Dual System to deal with garbage

Yellow bagsPresently, common households generally dispose their garbage according to a “Dual System” which was introduced in Germany in 1991. Through this degree, a parallel system was established besides the existing one for the removal of residual waste run by the municipal agencies. According to German administrative law, waste management is organized as one of the municipal non-commercial public services or institutions– like schools and universities, museums, hospitals, or the supply of electricity, water and others. In turn, each household is legally obligated to participate in the garbage collection and to pay for the use of the various dustbins for residual waste, paper and biodegradable garbage. The parallel Dual System was introduced as an attempt to deal with the increasing amounts of packaging waste - as we are facing today in modern India.

To control the overflow of dustbins and, more so, the dumping grounds, the producing companies were legally bound to either collect recyclable packaging waste on their own or join the “Green Dot” scheme. This meant they had to pay for the removal and the recycling of the waste they had produced and used. Since then, licences have been sold to the producers at rates based on the weight of packs, the material type used and the volumes of the products marketed per annum. With the money collected through these licences, a parallel waste management has been organized besides the municipal garbage removal. Whereas for the latter the individual households have to pay directly, the consumers finally pay for the Green Dot scheme as well, however discreetly, through the increased rates of the products they buy.

Today, the Dual System has been introduced in 23 European countries. 1,30,000 companies participate in it with about 460 Billion packages. Its enforcement through the various regulatory authorities, however, clearly varies. The Green Dot, signaling merely the producers’ participation in the Dual System, has often led to the wrong belief amongst the consumers that each marked item could be fully recycled.

Making Garbage Pay

The biggest problem however is rooted exactly in the basic principle which makes the system work, i.e. turning waste management into a commercial enterprise. With an annual turnover, in industries that are engaged in it, of presently 50 Billion Euro with about 2,50, 000 persons employed in it in Germany alone, the temptation has always been strong to make an extra buck by either not complying with the prescribed recycling procedures or by exporting the garbage to African and Asian countries instead of labor intensive segregation and treatment. Others simply cheat over the weight of the delivered “recyclable fraction”.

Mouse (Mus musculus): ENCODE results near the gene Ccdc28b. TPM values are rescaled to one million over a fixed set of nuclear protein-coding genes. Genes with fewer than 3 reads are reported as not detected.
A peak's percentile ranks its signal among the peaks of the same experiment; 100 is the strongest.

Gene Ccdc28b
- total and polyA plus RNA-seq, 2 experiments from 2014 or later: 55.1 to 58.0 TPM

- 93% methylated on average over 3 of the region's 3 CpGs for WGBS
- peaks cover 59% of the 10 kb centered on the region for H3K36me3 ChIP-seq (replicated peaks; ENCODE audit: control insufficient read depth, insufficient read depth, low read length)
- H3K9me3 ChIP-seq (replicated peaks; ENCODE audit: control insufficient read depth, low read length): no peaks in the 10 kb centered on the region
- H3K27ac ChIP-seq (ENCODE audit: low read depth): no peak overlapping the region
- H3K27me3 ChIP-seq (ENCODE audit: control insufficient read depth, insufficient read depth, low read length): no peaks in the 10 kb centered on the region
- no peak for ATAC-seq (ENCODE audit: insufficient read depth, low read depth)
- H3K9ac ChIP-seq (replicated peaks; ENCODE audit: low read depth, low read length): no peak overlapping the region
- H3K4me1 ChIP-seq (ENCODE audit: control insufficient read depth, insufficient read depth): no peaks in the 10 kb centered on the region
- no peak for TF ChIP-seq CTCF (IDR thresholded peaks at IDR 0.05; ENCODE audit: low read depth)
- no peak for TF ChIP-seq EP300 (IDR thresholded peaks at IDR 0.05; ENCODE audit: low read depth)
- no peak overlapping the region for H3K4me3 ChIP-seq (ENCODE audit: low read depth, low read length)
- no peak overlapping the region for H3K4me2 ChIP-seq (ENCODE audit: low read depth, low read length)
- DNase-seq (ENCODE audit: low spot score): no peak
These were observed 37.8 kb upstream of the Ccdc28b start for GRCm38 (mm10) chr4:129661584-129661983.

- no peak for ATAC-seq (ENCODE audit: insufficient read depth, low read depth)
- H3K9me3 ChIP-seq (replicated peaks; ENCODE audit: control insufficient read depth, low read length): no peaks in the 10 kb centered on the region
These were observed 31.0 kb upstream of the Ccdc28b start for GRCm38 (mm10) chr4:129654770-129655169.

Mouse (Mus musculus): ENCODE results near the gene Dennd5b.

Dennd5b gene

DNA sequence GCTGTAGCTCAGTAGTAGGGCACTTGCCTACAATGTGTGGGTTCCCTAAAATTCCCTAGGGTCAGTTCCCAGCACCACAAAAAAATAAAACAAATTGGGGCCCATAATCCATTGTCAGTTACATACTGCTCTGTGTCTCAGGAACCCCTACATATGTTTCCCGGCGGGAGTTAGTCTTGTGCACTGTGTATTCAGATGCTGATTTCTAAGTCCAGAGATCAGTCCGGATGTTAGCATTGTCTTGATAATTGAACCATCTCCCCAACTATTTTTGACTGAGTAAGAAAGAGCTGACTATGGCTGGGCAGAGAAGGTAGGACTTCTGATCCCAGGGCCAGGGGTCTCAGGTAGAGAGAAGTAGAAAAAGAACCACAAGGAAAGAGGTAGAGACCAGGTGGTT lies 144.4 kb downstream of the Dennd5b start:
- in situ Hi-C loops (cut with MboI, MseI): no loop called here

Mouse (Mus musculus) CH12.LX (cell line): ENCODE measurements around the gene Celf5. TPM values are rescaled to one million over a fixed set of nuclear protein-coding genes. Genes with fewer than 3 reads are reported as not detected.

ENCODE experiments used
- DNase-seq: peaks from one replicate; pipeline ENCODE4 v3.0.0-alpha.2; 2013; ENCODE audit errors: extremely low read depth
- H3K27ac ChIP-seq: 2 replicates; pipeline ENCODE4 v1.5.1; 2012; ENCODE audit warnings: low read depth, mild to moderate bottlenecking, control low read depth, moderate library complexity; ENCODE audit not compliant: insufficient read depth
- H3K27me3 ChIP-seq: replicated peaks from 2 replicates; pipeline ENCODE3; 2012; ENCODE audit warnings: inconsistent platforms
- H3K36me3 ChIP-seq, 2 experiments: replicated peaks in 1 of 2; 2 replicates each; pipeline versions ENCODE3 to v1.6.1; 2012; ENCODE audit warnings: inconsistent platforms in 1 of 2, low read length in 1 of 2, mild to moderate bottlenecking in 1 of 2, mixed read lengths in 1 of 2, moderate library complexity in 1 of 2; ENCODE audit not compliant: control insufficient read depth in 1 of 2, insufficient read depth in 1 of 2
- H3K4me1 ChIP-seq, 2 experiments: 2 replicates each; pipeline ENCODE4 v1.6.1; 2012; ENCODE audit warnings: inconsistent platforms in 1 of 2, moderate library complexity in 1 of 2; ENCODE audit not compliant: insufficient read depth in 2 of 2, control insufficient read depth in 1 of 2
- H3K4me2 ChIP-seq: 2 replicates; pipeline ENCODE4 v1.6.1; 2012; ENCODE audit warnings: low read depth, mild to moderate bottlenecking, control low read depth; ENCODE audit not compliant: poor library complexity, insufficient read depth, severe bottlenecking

Meanwhile, it has become obvious that the rates for one kilogram of garbage, segregated and recycled through the Dual System in Germany are about 3-5 times higher than what is spent on incinerating the ordinary waste as surrogate fuel. For this reason, only about 10 per cent of the waste collected under the Green Dot is presently truly recycled whereas the bulk of it goes as “solid recovered fuel” into fuel intensive industries. Only the recycling of plastic bottles, paper and cardboard, undefiled plastic sheets etc. and tins is close to 100 per cent and thereby commercially viable. The bulk of the collected waste under the Green Dot simply meets with the same fate as most of the residual waste – incineration.(Photo: Incineration Plant) Still, as per the figures published by the German Federal Statistical Office for 2011, 77.6 per cent of the total waste was either recycled or used for generating electricity and heat.

(Rainer Lotz is a German who divides his time between Germany and the beautiful island of Chorao)

(Next week - Waste Management in Germany: Polluter Pays- 2)